A Portadown man who shouted abuse at staff in Boots after stealing a cream has been sentenced to five months in jail.
Robert Gerard McCamley, of Edward Street, appeared before Craigavon Magistrates’ Court via videolink from Maghaberry.
The 39-year-old was charged with theft, common assault and possession of a Class C drug.
At the outset of the hearing, McCamley was asked, in respect of the theft charge, if he wished to go for trial by jury or be dealt with in the magistrates’ court.
He replied: “this court” and pleaded guilty to all three charges.
The court was then told that on August 23 this year, police attended Boots chemist and spoke to staff who alleged that the defendant had entered the store, was removing items from shelves and placing them in his pocket.
A sales assistant approached the defendant and asked him if he required any help, at which point he became “aggressive and confrontational”, approaching her shouting verbal abuse, “putting her in fear of violence”.
He then left the store, making no attempt to pay for the items. It was believed he had taken two packets of face wipes and a hand cream valued at £5.30.
When the defendant was detained, a search of his person revealed a quantity of suspected Class C drugs. Full admissions were made at interview with the exception of the common assault to which he made no comment.
Damien Halleron BL, defending, explained that the defendant’s licence had been revoked in respect of an earlier Crown Court entry, with his release date being December 23.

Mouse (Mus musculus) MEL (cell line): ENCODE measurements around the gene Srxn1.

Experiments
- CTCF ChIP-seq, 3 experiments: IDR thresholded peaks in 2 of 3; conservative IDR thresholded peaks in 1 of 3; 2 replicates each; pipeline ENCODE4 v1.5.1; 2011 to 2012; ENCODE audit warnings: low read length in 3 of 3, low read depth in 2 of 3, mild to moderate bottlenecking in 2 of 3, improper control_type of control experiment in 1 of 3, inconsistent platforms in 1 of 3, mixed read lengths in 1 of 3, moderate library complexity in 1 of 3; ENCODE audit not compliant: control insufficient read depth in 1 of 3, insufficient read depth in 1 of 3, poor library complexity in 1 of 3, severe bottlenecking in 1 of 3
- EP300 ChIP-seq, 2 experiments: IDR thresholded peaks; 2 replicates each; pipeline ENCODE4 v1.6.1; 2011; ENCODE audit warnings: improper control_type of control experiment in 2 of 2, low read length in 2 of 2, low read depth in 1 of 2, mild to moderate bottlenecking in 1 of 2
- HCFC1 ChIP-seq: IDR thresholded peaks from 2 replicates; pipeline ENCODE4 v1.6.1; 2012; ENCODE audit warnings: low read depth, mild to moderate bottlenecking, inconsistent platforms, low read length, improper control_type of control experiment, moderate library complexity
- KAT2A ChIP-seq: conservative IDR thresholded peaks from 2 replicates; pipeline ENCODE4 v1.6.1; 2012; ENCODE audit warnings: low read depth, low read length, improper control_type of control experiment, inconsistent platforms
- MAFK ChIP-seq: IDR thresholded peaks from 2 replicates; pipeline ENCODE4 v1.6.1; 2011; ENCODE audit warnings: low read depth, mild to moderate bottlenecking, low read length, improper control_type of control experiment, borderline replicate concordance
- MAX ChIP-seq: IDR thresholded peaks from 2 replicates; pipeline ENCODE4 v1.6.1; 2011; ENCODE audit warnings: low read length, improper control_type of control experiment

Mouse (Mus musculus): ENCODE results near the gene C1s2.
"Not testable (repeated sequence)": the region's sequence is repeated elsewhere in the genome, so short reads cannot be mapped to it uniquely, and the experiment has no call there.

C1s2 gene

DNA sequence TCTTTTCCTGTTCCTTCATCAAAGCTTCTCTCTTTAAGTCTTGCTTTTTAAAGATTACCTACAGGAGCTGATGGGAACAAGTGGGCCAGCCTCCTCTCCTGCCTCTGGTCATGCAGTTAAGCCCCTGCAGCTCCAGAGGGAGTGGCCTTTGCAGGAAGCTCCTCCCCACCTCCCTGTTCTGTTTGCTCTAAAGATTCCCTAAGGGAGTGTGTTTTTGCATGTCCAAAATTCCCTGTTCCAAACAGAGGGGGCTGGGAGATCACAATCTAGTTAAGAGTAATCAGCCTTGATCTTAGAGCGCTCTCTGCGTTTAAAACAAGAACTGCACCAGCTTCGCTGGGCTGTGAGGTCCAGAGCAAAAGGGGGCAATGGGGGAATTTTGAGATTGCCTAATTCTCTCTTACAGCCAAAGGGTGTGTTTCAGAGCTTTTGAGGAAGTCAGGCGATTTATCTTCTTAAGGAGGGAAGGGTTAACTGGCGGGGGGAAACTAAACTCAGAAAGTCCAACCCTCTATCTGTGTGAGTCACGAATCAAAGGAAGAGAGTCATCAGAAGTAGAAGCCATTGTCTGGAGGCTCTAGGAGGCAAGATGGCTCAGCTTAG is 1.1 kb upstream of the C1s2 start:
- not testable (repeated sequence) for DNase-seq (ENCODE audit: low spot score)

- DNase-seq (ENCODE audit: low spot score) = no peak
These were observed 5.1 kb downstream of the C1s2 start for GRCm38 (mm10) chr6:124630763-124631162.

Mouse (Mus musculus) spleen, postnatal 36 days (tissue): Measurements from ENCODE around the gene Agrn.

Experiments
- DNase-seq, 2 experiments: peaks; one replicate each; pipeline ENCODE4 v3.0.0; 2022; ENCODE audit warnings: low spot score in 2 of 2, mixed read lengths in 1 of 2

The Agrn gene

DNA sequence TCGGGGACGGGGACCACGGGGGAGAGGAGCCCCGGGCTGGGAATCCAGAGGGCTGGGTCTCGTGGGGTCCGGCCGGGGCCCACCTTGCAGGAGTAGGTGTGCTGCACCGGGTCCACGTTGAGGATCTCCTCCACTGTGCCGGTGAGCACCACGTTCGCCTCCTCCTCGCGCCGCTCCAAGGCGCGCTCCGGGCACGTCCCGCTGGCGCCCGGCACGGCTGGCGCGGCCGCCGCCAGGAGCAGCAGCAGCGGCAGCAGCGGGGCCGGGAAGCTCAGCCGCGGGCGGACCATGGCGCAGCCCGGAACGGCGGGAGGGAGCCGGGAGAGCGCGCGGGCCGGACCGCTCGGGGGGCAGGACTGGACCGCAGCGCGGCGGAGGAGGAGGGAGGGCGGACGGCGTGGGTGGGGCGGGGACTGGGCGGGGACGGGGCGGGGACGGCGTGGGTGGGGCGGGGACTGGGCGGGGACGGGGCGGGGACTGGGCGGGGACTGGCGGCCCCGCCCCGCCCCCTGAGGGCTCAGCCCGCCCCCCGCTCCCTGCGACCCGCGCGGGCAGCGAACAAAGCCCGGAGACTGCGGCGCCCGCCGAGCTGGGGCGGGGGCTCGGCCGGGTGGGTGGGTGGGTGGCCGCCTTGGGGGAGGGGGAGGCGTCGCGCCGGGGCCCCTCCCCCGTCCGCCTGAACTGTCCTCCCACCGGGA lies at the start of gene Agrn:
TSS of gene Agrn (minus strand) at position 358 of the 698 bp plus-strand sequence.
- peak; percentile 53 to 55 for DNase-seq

He continued: “This man has a significant polysubstance drug addiction, there’s no doubt about that. You can see it on his criminal record.
“There have been various attempts by Mr McCamley to try and break free of a cycle of becoming addicted to drugs and stealing as a result of being addicted.”
Asking District Judge Bernie Kelly not to interfere with the defendant’s current release date, in light of a breached suspended sentence, Mr Halleron added that his client had already spent “a considerable period of time” in custody.
Judge Kelly however, said the suspended sentence is there to “try and give someone an incentive to remain trouble-free”.
In respect of the charges before the court, she imposed a total sentence of three months in custody, adding on a consecutive sentence of two months in relation to the breach of the suspended sentence, making a total of five months in custody.
Judge Kelly remarked: “If you keep on this road it’ll only end one of two ways, so if you want to change that pattern going forward, you have to make serious lifestyle changes.”